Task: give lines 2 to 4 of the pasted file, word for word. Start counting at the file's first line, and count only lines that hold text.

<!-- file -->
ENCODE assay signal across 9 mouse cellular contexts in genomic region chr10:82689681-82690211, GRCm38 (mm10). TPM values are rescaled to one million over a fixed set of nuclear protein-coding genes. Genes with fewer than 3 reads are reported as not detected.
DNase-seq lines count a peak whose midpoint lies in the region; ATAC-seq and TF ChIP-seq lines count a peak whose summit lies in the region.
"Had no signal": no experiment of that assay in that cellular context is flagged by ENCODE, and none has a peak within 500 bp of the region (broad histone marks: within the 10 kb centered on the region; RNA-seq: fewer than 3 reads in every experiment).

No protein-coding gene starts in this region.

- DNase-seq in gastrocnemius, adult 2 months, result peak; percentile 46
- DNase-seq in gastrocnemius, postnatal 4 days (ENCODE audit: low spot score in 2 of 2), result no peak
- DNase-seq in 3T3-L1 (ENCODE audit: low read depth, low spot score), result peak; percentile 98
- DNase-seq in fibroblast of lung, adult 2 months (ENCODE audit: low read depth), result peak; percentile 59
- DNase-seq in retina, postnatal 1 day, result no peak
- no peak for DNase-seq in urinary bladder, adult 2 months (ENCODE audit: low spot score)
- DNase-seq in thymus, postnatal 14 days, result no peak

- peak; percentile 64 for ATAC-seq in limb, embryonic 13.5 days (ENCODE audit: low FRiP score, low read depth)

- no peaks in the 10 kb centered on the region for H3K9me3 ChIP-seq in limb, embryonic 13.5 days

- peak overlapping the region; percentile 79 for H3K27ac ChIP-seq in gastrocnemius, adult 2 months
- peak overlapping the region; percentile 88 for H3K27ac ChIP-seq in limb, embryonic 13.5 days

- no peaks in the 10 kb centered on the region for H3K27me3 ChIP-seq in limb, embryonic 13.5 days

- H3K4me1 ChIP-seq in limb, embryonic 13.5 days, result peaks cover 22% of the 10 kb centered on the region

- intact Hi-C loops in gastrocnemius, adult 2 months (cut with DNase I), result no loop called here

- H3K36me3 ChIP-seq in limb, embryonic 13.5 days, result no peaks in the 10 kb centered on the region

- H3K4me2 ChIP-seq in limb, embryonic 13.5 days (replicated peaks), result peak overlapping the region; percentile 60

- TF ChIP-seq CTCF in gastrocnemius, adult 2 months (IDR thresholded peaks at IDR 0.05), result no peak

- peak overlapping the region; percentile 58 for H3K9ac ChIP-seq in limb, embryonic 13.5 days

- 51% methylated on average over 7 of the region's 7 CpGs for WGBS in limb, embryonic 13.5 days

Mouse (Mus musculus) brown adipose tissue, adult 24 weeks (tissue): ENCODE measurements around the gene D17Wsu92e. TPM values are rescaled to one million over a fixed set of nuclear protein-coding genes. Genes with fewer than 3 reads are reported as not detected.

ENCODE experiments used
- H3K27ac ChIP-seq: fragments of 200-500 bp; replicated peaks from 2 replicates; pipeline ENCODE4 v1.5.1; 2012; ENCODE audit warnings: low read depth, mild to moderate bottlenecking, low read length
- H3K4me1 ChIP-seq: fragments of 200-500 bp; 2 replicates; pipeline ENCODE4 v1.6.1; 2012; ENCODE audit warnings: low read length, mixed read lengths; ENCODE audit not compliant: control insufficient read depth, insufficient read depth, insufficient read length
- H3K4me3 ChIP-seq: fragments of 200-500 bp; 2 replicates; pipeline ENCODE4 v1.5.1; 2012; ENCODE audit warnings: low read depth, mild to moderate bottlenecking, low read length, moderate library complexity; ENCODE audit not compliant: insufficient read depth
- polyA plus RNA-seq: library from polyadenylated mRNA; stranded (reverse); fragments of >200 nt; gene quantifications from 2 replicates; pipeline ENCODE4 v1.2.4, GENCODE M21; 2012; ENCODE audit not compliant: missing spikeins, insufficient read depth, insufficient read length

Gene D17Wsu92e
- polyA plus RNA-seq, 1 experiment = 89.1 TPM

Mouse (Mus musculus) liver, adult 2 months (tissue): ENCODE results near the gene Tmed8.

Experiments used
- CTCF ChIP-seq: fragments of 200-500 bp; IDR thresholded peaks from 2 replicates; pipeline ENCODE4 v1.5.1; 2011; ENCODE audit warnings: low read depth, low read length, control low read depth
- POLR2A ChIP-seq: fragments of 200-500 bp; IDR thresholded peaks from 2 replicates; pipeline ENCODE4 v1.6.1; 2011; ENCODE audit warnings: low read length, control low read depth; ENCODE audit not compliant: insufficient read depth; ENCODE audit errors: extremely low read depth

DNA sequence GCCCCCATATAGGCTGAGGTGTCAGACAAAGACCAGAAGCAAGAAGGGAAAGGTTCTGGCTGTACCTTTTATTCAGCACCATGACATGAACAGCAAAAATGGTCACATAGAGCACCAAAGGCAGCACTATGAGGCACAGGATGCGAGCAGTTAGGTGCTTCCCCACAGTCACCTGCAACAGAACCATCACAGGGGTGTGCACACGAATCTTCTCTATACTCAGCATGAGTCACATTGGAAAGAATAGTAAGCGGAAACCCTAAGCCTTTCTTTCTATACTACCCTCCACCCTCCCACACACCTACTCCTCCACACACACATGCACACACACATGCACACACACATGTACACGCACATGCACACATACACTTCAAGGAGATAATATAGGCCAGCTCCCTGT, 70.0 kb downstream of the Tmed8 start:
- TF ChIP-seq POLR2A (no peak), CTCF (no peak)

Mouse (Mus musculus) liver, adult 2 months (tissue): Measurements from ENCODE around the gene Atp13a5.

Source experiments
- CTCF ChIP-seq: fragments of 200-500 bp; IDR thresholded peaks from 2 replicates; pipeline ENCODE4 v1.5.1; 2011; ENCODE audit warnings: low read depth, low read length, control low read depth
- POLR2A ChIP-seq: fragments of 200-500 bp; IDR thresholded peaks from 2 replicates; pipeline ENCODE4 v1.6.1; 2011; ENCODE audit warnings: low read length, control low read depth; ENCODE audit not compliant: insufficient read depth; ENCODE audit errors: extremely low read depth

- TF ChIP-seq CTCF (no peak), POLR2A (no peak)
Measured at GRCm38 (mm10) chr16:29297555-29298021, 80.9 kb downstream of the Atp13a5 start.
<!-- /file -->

DNase-seq lines count a peak whose midpoint lies in the region; ATAC-seq and TF ChIP-seq lines count a peak whose summit lies in the region.
"Had no signal": no experiment of that assay in that cellular context is flagged by ENCODE, and none has a peak within 500 bp of the region (broad histone marks: within the 10 kb centered on the region; RNA-seq: fewer than 3 reads in every experiment).

No protein-coding gene starts in this region.